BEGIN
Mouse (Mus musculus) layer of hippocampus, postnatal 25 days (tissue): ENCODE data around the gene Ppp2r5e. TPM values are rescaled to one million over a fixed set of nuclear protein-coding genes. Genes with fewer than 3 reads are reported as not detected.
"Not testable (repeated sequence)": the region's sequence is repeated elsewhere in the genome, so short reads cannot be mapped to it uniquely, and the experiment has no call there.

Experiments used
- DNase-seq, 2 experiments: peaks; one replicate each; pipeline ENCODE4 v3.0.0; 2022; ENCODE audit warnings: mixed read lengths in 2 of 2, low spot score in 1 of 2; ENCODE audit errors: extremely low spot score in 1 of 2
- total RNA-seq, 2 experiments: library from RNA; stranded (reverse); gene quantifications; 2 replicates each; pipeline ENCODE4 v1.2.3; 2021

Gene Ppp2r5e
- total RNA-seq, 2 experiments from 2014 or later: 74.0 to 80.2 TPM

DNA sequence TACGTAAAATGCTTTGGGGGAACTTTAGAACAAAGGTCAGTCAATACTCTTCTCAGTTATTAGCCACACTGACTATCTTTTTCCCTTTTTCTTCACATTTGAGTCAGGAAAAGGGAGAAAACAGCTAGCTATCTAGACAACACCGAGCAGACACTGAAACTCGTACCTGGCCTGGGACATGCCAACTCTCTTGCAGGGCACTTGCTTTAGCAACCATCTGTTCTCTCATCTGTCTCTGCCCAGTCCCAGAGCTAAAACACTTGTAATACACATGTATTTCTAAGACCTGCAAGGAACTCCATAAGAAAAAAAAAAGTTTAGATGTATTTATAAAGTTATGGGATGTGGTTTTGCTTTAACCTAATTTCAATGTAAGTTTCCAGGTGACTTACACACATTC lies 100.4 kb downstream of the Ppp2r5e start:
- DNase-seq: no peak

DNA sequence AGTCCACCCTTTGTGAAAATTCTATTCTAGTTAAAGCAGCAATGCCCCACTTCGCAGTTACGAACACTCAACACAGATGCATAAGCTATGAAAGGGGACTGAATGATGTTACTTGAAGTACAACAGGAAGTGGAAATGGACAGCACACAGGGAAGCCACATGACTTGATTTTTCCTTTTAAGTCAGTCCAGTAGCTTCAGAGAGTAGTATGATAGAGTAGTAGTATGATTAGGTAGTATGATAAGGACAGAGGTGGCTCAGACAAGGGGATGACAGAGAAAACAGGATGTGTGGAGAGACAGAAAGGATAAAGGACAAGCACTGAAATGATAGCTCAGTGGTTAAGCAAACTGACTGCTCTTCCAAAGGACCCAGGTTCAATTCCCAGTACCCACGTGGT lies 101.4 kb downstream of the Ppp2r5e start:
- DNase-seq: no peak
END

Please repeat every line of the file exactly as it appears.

Mouse (Mus musculus) layer of hippocampus, postnatal 25 days (tissue): ENCODE data around the gene Ppp2r5e. TPM values are rescaled to one million over a fixed set of nuclear protein-coding genes. Genes with fewer than 3 reads are reported as not detected.
"Not testable (repeated sequence)": the region's sequence is repeated elsewhere in the genome, so short reads cannot be mapped to it uniquely, and the experiment has no call there.

Experiments used
- DNase-seq, 2 experiments: peaks; one replicate each; pipeline ENCODE4 v3.0.0; 2022; ENCODE audit warnings: mixed read lengths in 2 of 2, low spot score in 1 of 2; ENCODE audit errors: extremely low spot score in 1 of 2
- total RNA-seq, 2 experiments: library from RNA; stranded (reverse); gene quantifications; 2 replicates each; pipeline ENCODE4 v1.2.3; 2021

Gene Ppp2r5e
- total RNA-seq, 2 experiments from 2014 or later: 74.0 to 80.2 TPM

DNA sequence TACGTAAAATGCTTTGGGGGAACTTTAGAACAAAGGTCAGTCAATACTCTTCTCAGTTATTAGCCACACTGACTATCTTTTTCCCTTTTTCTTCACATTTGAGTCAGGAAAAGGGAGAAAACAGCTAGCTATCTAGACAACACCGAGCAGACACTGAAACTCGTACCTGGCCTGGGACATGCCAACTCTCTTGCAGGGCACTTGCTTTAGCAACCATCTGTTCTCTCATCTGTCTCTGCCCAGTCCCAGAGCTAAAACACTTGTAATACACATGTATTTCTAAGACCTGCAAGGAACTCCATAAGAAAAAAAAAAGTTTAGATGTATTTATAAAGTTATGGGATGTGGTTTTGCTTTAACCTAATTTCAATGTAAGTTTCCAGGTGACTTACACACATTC lies 100.4 kb downstream of the Ppp2r5e start:
- DNase-seq: no peak

DNA sequence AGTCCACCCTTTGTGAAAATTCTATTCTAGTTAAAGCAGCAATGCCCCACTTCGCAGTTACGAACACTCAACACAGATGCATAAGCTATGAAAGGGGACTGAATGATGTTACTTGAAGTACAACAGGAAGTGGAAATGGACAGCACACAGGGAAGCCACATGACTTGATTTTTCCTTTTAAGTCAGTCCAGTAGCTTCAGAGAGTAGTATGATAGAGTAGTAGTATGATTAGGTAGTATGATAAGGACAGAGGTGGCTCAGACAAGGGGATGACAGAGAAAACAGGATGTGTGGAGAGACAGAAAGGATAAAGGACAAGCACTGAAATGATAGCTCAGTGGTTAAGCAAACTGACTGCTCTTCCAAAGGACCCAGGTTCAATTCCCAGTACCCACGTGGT lies 101.4 kb downstream of the Ppp2r5e start:
- DNase-seq: no peak